/>Created 05/27/2009 - 10:28am
Congressional Republicans are marginally more popular and significantly less contagious than the swine flu. Even conservatives are keeping their distance. House leader John Boehner's perpetual tan has become a presidential punch line. Senate leader Mitch Dr. No McConnell is known only for obstruction. Ideologues like Rush rush to fill the leadership vacuum, seeking to purge the party of any lingering moderates. It's gotten so bad that neo-con Bill Kristol suggests that leading presidential candidates for 2012 might well be the oft disgraced Newt Gingrich and..gulp.. Darth Cheney himself.
Cheney and Gingrich are worth paying attention to - not as presidential contenders but as very sophisticated conservative political combatants. Both are brass knuckled politicians, steeped in the Lee Atwater school of anything goes wedge politics. And both are laying down clear markers for the debate to come.
Cheney's torture campaign managed to spook querulous Democrats about Guantanamo and force Obama into the lists to respond to him. Cheney's speeches were less analysis than rant, but they told a clear story:
In Cheney's words , "The administration seems to pride itself on searching for some kind of middle ground in policies addressing terrorism... But in the fight against terrorism, there is no middle ground, and half-measures keep you half exposed...There is never a good time to compromise when the lives and safety of the American people are in the balance."
Cheney is betting on failure. He has set Obama up to take the rap if there is another terrorist strike in America, or if things go badly in Iraq or Afghanistan. He's essentially advising Republicans to forget the moderating steps of the Bush second term, and to draw a bright line in assailing any retreat, any compromise, any turn to legal or constitutional niceties.
Gingrich recycles the old standards of the Reagan conservative mantra to describe the choice facing the country:
"They have shared openly and honestly with us their vision of higher taxes, bigger government, more bureaucracy, greater corruption, more political power by people unworthy of doing it, and a policy which will kill jobs, cripple the economy, trap children in schools that are disasters and weaken America's future. They have every right to have that vision and we have every right to go to the polls and defeat it.
We should have as a goal 435 campaigns in this country of people dedicated to representative government, to lower taxes, to less power in Washington and to taking back from the bureaucracy the power it can't possibly use over the American economy."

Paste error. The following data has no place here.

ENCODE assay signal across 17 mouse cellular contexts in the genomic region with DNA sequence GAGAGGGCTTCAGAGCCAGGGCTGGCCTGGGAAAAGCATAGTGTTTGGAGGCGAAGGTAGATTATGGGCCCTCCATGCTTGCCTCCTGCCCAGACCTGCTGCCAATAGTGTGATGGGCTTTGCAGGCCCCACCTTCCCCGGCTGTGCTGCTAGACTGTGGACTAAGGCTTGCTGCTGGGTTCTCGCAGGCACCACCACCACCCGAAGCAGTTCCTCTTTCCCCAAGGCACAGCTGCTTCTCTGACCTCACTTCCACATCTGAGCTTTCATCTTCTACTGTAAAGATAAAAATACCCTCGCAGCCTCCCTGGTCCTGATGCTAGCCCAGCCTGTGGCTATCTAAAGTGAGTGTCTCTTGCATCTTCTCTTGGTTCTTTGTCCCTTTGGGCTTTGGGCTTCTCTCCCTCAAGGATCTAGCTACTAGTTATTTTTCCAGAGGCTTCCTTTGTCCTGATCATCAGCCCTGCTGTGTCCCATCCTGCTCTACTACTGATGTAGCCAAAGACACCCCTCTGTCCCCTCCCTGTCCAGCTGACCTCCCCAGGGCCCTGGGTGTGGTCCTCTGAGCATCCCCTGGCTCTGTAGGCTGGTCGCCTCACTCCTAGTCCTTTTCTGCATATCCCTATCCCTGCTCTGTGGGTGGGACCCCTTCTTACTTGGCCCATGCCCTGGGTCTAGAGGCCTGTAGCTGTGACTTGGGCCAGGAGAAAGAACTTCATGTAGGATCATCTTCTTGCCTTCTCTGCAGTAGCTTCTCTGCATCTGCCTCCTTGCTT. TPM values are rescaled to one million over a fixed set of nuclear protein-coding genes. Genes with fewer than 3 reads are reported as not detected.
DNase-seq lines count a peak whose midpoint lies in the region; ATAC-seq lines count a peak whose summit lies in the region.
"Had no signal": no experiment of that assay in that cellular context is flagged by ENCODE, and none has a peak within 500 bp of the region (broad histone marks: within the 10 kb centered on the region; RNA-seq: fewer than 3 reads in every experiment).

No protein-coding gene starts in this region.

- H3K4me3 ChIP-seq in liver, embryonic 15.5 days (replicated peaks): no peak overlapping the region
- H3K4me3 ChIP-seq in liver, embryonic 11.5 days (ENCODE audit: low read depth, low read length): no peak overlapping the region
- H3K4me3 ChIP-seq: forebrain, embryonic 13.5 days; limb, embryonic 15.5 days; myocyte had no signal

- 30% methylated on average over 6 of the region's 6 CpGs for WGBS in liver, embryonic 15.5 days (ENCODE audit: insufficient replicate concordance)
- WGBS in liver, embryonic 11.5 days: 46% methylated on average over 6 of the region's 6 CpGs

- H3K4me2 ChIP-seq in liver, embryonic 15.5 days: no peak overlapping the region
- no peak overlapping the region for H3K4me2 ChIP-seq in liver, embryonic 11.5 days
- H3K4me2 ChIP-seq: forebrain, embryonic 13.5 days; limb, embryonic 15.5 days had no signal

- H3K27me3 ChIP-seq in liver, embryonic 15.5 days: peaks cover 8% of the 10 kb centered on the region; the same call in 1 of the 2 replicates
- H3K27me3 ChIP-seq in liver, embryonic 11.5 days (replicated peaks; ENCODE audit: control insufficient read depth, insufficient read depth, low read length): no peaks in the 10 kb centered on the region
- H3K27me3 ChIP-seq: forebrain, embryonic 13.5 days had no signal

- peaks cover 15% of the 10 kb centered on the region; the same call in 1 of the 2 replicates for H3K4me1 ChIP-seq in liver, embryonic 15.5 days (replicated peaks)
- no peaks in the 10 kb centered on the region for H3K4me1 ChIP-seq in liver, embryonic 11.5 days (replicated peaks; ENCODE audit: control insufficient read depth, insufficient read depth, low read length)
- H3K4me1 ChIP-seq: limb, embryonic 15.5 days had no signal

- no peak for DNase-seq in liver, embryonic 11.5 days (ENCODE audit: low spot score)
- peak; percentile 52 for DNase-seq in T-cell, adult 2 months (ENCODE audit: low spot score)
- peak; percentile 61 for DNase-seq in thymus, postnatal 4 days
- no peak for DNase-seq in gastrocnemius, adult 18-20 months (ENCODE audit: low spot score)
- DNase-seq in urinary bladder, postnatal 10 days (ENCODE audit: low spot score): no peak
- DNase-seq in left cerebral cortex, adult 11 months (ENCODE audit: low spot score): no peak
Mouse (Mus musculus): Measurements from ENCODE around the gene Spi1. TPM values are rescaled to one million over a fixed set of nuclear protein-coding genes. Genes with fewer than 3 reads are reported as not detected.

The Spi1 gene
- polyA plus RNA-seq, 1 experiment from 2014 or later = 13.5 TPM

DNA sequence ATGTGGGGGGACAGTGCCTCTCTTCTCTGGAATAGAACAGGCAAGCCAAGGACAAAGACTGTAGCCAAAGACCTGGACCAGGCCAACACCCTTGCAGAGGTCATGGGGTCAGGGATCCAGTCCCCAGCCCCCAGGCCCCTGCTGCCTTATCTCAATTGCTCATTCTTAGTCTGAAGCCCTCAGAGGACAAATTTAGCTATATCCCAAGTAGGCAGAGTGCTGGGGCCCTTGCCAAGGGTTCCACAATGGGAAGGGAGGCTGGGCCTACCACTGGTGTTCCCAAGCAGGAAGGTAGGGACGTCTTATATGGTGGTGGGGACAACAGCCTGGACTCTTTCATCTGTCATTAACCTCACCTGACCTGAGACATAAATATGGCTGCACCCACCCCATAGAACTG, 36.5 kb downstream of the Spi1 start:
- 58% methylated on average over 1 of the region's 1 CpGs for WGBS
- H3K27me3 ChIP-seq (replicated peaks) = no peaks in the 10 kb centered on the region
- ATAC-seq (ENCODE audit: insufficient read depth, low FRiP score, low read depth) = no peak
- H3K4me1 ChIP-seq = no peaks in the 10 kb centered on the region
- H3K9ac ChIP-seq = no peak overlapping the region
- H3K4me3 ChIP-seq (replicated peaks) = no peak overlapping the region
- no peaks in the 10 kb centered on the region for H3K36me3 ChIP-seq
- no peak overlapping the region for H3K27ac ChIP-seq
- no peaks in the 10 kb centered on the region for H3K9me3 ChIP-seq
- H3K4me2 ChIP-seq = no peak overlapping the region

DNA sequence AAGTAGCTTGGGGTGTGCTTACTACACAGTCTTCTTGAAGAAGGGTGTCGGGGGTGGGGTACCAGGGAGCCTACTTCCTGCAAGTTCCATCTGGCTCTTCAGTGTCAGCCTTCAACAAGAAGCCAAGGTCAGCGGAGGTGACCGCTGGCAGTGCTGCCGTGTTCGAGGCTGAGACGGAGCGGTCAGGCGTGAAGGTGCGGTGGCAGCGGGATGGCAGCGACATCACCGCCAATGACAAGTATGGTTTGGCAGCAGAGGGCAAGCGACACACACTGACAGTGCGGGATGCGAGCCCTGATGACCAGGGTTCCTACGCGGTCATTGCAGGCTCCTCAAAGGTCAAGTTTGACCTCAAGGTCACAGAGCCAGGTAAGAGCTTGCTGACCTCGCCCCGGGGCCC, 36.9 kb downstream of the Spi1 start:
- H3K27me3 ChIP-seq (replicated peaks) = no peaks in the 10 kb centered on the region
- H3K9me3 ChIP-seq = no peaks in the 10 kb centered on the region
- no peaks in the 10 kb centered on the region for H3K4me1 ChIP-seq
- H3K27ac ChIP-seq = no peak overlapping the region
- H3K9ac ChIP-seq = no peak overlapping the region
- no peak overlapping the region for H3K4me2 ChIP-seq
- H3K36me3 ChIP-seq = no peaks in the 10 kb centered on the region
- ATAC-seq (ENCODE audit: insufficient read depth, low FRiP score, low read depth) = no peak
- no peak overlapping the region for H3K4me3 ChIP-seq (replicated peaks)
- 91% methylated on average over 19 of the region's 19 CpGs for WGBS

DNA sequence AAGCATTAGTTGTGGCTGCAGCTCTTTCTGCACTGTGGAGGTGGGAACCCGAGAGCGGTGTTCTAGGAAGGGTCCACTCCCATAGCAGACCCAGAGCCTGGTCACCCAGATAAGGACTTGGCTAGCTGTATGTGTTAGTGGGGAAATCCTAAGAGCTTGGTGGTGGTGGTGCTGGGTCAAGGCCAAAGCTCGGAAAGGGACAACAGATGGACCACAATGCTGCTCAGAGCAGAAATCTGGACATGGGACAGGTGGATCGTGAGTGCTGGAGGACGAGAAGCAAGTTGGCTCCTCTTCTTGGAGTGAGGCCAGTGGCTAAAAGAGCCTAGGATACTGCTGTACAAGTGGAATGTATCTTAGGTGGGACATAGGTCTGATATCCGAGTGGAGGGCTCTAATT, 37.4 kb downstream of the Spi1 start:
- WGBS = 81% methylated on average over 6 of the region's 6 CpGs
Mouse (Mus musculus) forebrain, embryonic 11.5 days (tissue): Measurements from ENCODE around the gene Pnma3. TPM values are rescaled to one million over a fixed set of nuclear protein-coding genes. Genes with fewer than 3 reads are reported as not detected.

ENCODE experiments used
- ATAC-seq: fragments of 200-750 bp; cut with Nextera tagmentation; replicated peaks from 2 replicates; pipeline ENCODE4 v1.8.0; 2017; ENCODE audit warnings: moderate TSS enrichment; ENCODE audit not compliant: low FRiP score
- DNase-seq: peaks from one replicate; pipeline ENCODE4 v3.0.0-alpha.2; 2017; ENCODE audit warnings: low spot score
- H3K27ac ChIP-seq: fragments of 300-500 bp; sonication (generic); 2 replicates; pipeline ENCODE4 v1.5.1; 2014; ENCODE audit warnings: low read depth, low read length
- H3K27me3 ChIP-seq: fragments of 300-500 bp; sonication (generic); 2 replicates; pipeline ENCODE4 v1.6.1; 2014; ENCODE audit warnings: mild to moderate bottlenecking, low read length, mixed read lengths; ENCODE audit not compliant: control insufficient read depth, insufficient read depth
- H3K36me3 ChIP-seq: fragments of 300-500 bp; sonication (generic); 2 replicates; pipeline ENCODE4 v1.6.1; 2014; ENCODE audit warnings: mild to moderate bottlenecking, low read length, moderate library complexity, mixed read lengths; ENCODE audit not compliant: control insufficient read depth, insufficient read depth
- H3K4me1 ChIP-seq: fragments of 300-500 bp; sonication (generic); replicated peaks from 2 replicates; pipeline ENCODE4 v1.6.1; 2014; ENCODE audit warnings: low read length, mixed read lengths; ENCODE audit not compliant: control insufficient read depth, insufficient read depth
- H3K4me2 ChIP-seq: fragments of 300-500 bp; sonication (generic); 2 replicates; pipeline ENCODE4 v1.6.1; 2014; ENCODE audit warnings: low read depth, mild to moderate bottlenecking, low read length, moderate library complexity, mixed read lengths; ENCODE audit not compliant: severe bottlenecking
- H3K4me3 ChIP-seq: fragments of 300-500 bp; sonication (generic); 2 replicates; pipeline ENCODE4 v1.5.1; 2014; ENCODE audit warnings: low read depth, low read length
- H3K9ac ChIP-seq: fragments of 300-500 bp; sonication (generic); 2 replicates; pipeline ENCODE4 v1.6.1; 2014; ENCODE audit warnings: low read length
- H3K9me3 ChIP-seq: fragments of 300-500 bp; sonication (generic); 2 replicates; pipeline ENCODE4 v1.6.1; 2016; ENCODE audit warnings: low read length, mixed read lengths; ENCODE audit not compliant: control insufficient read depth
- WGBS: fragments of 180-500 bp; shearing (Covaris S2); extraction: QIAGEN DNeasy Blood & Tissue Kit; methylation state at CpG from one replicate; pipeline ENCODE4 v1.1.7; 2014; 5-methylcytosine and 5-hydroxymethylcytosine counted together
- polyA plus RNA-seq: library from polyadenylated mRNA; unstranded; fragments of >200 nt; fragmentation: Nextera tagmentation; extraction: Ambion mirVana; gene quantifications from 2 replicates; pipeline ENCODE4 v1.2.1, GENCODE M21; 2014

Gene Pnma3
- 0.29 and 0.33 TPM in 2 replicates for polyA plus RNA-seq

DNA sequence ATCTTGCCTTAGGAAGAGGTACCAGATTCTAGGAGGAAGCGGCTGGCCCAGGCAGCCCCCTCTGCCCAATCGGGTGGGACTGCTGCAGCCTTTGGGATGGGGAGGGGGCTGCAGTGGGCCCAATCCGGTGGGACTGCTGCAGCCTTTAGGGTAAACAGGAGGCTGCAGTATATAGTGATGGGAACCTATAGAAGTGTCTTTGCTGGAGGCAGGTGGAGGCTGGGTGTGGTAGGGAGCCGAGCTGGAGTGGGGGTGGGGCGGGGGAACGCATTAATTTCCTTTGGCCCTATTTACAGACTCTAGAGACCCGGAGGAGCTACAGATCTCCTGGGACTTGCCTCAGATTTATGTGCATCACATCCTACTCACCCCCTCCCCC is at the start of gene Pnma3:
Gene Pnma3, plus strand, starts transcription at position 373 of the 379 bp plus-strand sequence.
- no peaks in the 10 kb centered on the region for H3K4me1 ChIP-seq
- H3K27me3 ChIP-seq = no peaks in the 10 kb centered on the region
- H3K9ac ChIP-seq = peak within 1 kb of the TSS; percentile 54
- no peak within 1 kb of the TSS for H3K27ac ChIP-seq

In Gingrich's speeches, there is very little on how we got into the mess we are in. Rather the focus is on the failure to get the economy going and the choice going forward.
Again, Gringrich is betting on failure. If, as is likely, unemployment keeps rising over the next year, foreclosures continue, any recovery is halting at best, Gingrich's argument is designed to blame Obama rather than the mess that conservatives left him.
Democrats must engage on this level of analysis. That is why the mantra of not "litigating the past" is foolish. Democrats have to tell clearly the story of how we got into the hole we are in -- both abroad and at home.
Obama is the best at this. His response to Cheney was compelling, but circumscribed:
Unfortunately, faced with an uncertain threat, our government made a series of hasty decisions. I believe that many of these decisions were motivated by a sincere desire to protect the American people. But I also believe that all too often our government made decisions based on fear rather than foresight; that all too often our government trimmed facts and evidence to fit ideological predispositions. Instead of strategically applying our power and our principles, too often we set those principles aside as luxuries that we could no longer afford. And during this season of fear, too many of us -- Democrats and Republicans, politicians, journalists, and citizens -- fell silent.
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